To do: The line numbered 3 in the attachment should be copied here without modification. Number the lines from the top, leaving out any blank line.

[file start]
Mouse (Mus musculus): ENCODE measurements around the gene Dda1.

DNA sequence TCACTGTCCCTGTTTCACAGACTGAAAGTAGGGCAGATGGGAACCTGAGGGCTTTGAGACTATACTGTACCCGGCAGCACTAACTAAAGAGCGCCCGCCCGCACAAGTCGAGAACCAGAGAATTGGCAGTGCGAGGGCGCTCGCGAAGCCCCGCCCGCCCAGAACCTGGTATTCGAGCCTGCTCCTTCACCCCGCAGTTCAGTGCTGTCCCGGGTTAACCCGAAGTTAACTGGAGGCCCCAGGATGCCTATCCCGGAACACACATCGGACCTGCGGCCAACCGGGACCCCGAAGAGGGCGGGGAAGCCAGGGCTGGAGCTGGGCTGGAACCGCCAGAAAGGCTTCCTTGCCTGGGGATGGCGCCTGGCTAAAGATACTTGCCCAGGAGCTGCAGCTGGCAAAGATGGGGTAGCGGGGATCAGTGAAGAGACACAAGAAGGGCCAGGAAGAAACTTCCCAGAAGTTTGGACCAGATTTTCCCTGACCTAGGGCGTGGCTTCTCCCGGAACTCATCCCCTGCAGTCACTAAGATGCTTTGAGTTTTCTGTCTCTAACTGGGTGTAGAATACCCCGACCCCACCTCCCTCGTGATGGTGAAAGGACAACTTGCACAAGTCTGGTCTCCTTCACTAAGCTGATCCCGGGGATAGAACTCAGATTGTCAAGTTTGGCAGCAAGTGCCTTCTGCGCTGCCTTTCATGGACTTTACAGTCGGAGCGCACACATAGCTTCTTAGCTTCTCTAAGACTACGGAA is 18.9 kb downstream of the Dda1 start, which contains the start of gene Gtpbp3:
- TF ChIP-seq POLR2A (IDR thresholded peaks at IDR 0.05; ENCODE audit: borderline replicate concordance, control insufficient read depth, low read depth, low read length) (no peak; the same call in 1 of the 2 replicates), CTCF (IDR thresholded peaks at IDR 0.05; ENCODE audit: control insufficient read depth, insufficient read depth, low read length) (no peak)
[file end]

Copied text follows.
- TF ChIP-seq POLR2A (IDR thresholded peaks at IDR 0.05; ENCODE audit: borderline replicate concordance, control insufficient read depth, low read depth, low read length) (no peak; the same call in 1 of the 2 replicates), CTCF (IDR thresholded peaks at IDR 0.05; ENCODE audit: control insufficient read depth, insufficient read depth, low read length) (no peak)